New Hampshire's largest and most influential newspaper, the Union Leader, endorsed Gov. Chris Christie (R-NJ) ahead of NH's upcoming primary, giving the governor's presidential campaign a needed boost. In supporting Christie the Union Leader dismissed scandals such as the George Washington Bridge lane closures -- also referred to as “Bridgegate” -- as a “nothing-burger,” and ignored the warnings of major New Jersey newspapers who see Christie as unfit to lead their state, let alone the country.
The Union Leader's endorsement applauded Christie's ability to win two terms as governor in “liberal New Jersey,” praised his public union opposition, and claimed the governor handled Hurricane Sandy aftermath “admirably.” A follow-up piece by editorial page editor Grant Bosse addressed criticism of the endorsement by positively comparing negative reactions to Christie to criticisms of former President George W. Bush. Bosse chalked up negative views of the governor to “Christie Derangement Syndrome,” which he said, “should serve Christie well.”
Bosse also addressed Bridgegate, which the Union Leader's endorsement ignored. While the U.S. attorney for New Jersey has not ruled out Christie's participation in the George Washington Bridge lane closures -- identified as retaliation against a New Jersey mayor who refused to endorse the governor's re-election campaign -- Bosse dismissed the governor's knowledge of the closures, calling the situation a “nothing-burger”:
No political scandal has been more overblown than Bridgegate. A pair of Christie's team supposedly arranged a traffic jam as payback for a mayor not endorsing Christie's re-election. There's no evidence that Christie knew anything about it, and he fired anyone who did. Christie Derangement Syndrome has convinced otherwise normal people that this nothing-burger disqualifies Christie from the presidency.
While the Union Leader fawned over Christie in its endorsements, major newspapers in New Jersey have long warned of the negative impact Christie has had on the state, with one major newspaper going so far as to retract its endorsement after Christie's re-election.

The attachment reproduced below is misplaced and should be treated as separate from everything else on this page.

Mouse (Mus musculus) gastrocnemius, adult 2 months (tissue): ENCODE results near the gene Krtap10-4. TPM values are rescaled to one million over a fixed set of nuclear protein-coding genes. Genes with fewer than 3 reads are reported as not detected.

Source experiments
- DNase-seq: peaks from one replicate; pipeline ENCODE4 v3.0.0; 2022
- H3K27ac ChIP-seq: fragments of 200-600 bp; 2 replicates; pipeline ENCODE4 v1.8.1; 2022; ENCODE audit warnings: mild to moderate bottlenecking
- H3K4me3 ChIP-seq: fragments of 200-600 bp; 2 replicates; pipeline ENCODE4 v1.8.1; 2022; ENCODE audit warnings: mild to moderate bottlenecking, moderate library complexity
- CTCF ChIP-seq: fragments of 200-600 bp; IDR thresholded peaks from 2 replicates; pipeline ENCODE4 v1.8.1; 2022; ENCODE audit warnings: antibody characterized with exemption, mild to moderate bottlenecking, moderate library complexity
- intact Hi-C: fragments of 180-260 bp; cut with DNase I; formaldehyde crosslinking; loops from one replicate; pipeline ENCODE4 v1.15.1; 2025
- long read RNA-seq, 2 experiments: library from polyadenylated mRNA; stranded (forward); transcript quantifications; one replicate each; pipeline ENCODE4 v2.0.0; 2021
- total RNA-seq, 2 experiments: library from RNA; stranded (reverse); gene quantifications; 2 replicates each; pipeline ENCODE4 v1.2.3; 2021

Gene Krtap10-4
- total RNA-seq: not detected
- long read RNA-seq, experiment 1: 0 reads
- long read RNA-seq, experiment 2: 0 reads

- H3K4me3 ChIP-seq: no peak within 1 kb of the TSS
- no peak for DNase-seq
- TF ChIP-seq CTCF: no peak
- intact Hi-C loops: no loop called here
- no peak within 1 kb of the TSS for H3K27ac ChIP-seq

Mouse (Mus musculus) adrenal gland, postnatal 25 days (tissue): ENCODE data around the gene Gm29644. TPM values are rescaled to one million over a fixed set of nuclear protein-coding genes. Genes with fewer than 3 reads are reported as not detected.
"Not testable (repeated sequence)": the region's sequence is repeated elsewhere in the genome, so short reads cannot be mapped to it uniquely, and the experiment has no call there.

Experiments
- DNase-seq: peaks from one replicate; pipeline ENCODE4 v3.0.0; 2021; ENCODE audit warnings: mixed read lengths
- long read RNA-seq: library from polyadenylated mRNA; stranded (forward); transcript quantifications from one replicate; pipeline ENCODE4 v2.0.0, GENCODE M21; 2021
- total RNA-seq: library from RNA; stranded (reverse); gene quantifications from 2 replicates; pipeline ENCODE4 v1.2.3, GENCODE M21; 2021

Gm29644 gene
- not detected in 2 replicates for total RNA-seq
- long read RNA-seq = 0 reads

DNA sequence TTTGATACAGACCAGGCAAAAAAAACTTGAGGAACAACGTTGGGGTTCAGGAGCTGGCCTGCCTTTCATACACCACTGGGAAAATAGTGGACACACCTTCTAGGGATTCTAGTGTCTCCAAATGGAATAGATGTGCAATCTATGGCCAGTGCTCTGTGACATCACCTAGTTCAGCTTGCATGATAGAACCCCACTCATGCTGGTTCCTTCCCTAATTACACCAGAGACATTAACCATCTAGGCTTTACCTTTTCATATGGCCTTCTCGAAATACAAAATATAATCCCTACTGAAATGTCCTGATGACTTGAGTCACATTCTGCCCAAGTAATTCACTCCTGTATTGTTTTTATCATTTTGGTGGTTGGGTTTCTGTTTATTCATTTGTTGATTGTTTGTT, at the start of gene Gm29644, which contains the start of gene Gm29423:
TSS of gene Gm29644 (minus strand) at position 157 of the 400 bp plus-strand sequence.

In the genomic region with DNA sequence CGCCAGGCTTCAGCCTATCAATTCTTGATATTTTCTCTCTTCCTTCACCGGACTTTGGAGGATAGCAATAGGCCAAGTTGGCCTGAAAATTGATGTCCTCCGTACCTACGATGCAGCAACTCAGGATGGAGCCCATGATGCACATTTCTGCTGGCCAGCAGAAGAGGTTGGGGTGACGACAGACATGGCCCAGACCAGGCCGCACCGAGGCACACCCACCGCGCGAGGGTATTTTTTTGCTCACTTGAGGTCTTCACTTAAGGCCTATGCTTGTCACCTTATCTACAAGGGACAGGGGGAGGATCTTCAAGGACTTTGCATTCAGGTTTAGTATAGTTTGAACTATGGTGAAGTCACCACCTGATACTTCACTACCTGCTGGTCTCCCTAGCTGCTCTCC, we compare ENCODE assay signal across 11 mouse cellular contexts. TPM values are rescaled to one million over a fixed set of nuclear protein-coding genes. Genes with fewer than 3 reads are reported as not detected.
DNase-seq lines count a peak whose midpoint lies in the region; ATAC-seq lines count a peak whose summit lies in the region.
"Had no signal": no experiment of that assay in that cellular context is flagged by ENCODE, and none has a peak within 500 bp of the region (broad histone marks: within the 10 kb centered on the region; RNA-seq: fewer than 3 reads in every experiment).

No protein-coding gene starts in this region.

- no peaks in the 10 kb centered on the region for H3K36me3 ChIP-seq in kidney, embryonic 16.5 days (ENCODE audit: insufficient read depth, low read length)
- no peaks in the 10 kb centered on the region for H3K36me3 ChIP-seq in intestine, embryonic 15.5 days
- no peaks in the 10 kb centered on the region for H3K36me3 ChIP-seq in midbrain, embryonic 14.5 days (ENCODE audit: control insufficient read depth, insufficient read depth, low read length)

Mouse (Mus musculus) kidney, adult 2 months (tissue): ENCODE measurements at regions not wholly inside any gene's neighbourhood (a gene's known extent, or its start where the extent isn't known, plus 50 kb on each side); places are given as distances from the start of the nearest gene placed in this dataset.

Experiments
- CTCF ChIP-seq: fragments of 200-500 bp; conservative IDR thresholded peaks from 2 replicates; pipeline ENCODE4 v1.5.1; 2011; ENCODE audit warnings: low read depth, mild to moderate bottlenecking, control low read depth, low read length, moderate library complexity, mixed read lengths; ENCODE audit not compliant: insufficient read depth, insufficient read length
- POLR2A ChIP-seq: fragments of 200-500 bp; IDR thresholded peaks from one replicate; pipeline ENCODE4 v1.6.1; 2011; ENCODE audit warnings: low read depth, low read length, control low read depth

After the Bridgegate scandal came to light, the editorial board of New Jersey's largest newspaper, the Star-Ledger, retracted their endorsement of Christie following his re-election in 2013. Writing on behalf of the Star-Ledger's editorial board, Tom Moran said the paper “blew [it]” by endorsing Christie. Moran continued:
Yes, we knew Christie was a bully. But we didn't know his crew was crazy enough to put people's lives at risk in Fort Lee as a means to pressure the mayor. We didn't know he would use Hurricane Sandy aid as a political slush fund. And we certainly didn't know that Hoboken Mayor Dawn Zimmer was sitting on a credible charge of extortion by Lt. Gov. Kim Guadagno.
Even before this scandal train got rolling, this endorsement was a close call and a split vote among the editorial board. We regard Christie as the most overrated politician in the country, at least until now, a man who is better at talking than governing. We criticized him for trashing the working poor, for his tea party approach to the environment, for his opposition to gay marriage and a livable minimum wage. And so on.
While the extent of Christie's involvement in Bridgegate is still unclear, PolitiFact has reviewed three investigations into the matter and rated the governor's denial of involvement as “half-true,” saying it “leaves out important context.” PolitiFact wrote that the only investigation to fully clear the governor of wrongdoing was commissioned by his administration, thereby undermining the investigation's objectivity, while investigations by the state legislature and U.S Attorney's Office could not definitively clear the governor based on the potential for new evidence stemming from the criminal prosecution of Christie's aides.